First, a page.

We next tested if the inhibitory effects of constitutively active GHSR on CaV2 channels also depend on the presence of CaVβ subunits. In the absence of CaVβ, CaV2.2 currents were small but measurable, and coexpression of GHSR did not have an effect on CaV2.2 current levels (Fig. 4A). This result is in contrast to control conditions under which GHSR reduces CaV2.2 current density in cells that also express CaVβ and CaVα2δ (Fig. 4B). In addition, we found no differences in CaV2.2-GFP plasma membrane signal in cells expressing GHSR in the absence of CaVβ when compared to control cells (Fig. 4C, top and bottom panels, respectively). We also tried to record CaV2.2 currents in cells in the absence of CaVα2δ but we were unable to detect CaV2.2 currents above baseline (3.33±1.50 pA/pF, n=5, P=0.091). However, we did observe a plasma membrane CaV2.2-GFP signal in cells not expressing CaVα2δ (Fig. 4C, middle panel) and this signal was reduced by GHSR coexpression by an amount that was similar to the reduction observed in cells expressing GHSR, CaV2.2, CaVβ and CaVα2δ (Fig. 4C, bottom panel). Our results suggest that CaVβ, but not CaVα2δ, is required for the inhibitory actions of constitutively active GHSR on CaV channels, and that the actions of GHSR involve reduced expression of CaV2.2 at the plasma membrane.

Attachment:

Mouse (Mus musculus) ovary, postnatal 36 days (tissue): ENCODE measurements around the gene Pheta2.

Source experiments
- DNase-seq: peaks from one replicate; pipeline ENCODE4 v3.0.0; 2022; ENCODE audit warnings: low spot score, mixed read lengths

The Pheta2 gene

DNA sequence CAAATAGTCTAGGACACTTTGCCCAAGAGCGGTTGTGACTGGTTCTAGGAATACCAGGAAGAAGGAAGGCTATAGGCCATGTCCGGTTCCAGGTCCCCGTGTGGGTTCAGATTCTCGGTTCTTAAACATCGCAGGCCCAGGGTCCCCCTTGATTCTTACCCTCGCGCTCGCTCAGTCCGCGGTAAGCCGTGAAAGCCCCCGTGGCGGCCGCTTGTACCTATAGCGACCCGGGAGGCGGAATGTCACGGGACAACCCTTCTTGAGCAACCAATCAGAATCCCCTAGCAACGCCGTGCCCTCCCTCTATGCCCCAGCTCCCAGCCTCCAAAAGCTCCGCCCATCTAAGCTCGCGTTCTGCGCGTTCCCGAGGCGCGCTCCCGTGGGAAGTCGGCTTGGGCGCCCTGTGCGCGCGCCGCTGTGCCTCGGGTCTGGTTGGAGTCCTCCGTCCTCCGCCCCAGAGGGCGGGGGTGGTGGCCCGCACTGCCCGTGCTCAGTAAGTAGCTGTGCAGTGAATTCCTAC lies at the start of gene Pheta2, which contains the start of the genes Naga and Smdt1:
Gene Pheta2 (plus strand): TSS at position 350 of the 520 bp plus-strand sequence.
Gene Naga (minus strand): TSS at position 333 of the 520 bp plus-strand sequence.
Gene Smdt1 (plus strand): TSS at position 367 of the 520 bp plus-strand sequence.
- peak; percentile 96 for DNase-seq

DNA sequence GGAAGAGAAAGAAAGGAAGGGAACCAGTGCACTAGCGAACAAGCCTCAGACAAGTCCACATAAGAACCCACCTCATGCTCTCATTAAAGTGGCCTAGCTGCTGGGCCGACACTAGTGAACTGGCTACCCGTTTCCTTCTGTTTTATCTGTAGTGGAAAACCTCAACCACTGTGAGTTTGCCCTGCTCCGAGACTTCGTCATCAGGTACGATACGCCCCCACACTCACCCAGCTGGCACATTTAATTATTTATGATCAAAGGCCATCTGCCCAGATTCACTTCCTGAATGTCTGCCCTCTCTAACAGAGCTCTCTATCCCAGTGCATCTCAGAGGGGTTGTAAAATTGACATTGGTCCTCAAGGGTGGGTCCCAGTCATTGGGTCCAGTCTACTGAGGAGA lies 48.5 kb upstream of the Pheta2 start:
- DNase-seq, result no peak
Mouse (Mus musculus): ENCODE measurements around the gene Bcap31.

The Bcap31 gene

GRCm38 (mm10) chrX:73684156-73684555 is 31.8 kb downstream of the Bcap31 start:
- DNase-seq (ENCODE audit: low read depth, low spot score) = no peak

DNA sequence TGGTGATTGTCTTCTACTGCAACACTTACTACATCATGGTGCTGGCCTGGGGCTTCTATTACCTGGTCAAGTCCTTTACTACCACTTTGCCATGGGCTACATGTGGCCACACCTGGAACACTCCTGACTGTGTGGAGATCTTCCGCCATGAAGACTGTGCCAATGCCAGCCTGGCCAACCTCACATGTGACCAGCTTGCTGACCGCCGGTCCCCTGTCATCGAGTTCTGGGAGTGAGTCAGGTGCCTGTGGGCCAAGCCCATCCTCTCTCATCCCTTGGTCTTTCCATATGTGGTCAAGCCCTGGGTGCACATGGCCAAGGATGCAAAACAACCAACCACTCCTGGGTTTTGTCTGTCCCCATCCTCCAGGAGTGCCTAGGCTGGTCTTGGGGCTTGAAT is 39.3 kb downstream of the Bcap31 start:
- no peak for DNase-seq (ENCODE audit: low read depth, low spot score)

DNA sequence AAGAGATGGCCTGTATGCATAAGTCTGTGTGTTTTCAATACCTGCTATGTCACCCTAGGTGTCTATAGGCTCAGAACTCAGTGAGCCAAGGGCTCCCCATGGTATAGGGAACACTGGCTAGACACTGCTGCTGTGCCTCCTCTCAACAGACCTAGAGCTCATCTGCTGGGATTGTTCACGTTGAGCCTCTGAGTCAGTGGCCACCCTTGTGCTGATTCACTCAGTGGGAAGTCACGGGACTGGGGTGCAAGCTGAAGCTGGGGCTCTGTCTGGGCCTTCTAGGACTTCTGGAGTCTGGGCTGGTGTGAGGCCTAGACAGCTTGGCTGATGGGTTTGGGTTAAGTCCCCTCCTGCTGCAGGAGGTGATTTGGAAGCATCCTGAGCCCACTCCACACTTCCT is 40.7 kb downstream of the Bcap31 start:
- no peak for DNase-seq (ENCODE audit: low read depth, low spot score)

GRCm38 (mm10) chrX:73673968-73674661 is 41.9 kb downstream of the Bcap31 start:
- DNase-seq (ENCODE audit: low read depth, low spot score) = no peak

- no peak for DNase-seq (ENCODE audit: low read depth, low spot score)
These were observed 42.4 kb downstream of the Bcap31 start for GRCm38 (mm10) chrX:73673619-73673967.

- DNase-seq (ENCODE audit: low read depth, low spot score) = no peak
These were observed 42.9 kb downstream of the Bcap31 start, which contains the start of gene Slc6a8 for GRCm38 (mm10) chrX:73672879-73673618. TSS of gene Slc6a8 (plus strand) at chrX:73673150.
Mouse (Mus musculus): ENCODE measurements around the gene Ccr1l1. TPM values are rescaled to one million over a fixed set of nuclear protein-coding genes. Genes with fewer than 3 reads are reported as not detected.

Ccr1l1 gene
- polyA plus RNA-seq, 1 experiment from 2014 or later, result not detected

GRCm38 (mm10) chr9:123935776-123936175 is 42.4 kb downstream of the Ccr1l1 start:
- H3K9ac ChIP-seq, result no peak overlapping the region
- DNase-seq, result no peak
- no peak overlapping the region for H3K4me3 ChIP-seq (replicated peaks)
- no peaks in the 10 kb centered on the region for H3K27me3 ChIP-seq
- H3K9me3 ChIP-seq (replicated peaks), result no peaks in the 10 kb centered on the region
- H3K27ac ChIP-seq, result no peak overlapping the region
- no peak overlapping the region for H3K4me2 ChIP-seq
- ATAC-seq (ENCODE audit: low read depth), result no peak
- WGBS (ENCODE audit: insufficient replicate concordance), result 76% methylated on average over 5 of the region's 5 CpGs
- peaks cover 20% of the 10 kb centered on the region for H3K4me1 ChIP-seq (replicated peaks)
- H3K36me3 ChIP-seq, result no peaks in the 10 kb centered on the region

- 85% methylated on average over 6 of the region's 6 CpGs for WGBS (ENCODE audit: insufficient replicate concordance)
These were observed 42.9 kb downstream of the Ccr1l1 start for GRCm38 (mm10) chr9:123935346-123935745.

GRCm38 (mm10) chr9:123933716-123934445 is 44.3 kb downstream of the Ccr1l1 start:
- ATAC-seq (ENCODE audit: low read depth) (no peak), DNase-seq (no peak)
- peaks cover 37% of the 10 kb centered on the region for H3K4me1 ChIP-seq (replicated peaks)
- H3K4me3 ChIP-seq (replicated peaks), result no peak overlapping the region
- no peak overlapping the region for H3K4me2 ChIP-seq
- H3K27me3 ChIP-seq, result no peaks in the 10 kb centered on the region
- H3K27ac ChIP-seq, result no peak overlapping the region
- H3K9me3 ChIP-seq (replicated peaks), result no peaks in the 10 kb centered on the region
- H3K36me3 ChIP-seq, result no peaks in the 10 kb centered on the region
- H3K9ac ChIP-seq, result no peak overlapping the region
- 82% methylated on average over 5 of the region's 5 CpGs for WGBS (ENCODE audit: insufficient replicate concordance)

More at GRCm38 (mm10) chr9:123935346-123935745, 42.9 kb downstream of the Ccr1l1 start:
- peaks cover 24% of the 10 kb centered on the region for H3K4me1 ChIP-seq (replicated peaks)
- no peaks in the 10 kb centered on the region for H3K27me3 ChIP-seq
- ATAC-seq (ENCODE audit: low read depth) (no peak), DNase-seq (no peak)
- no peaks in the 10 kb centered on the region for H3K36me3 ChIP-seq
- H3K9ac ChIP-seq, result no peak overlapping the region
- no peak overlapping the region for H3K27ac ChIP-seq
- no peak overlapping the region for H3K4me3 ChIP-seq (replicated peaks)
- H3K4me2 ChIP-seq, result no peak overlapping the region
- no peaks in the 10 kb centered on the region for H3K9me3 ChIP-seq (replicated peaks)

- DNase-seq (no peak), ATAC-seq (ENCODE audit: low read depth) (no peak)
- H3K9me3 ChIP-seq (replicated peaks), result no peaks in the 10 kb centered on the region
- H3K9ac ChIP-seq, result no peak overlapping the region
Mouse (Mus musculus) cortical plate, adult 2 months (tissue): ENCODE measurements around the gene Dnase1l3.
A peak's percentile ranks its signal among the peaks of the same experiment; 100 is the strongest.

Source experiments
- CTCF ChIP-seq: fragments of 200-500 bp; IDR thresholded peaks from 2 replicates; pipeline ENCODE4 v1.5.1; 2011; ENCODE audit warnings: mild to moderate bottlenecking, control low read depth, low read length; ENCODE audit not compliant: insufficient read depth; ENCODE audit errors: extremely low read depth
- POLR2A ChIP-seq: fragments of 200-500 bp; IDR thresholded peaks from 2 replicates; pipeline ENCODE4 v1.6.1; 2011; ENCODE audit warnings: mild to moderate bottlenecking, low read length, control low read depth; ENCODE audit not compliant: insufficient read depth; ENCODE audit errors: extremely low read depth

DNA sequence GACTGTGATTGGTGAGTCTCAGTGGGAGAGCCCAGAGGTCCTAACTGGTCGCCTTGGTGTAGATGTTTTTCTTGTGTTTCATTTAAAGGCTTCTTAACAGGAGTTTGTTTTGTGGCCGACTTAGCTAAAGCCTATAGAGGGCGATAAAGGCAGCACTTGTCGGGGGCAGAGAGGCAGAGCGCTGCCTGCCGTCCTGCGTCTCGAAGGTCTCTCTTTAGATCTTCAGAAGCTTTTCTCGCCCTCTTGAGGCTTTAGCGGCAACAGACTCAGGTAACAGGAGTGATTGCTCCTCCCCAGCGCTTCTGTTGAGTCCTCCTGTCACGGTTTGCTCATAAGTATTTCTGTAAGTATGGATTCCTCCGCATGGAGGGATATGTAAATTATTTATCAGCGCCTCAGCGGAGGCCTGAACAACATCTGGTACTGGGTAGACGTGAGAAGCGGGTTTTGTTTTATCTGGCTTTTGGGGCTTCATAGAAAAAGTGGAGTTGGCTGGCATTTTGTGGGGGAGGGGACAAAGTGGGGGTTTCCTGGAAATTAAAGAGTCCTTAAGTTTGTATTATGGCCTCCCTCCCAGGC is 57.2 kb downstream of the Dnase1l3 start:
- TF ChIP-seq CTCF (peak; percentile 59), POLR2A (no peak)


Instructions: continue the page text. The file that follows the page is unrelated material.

The effects of GHSR on CaV current density might involve impaired forward trafficking from the ER and Golgi and/or enhanced internalization from the plasma membrane to recycling endosomes (RE) (Simms and Zamponi, 2012). To distinguish between these possibilities, we analyzed the subcellular localization of CaV channels in the presence or absence of GHSR. We used eGFP-tagged CaVβ3 and CaVβ2a (CaVβ3-eGFP and CaVβ2a-eGFP, respectively), as well as genetically encoded plasma membrane, ER, Golgi and RE markers to study CaV2.2 channels distribution among these different compartments in tsA201 cells. We know that the inhibitory effects of GHSR on CaV2.2 are observed in cells that express either the CaVβ3 or the CaVβ2a subtype (Lopez Soto et al., 2015). CaVβ2a can be palmitoylated and this modification increases its interaction with the plasma membrane (Chien et al., 1995; Chien et al., 1996; Chien et al., 1998), whereas CaVβ3 is a soluble protein and only migrates to the plasma membrane when in complex with CaVα1 (Bichet et al., 2000). Consistent with our functional studies, we observed a reduced CaVβ2a-eGFP signal at the plasma membrane when GHSR is coexpressed and this effect was blocked by SPA pre-incubation (Fig. 5A). We also found a concomitant increase in the CaVβ2a-eGFP signal at the ER, accompanied by a mild decrease in the proportional amount of CaVβ2a-eGFP located at Golgi complex. Under these conditions, the CaVβ2a-eGFP signal in recycling endosomes was unchanged across different experimental conditions (Fig. 5B). We also assayed changes in the distribution CaVβ3-eGFP that were due to the presence of GHSR and found they were similar to the distribution of CaVβ2a-GFP (Fig. 6). In agreement with this result, we found that dominant-negative version of Rab11b, a protein that controls internalization of CaV1.2 to endosomes, does not alter the reduction of the CaV current density caused by GHSR [CaV2.2+CaVα1δ2+CaVβ3+Rab11bGDP=7.4±1.7 pA/pF (n=10) versus CaV2.2+CaVα1δ2+CaVβ3+Rab11bGDP+GHSR=0.0±0.0 pA/pF (n=4), P=0.0208]. We also found a similar result when assaying the small GTPase RhoA. This protein is involved in modifying the surface densities of CaV2.1, CaV2.2 and CaV2.3 by promoting an internalization-dependent mechanism (Rousset et al., 2015); and we did not find an effect of a RhoA inhibitor (C3 toxin) on reduction of CaV2.2 currents caused by GHSR [CaV2.2+CaVα1δ2+CaVβ3+C3=19.6±3.6 pA/pF (n=4) versus CaV2.2+CaVα1δ2+CaVβ3+C3+GHSR=0.0±0.0 pA/pF (n=4), P=0.0017].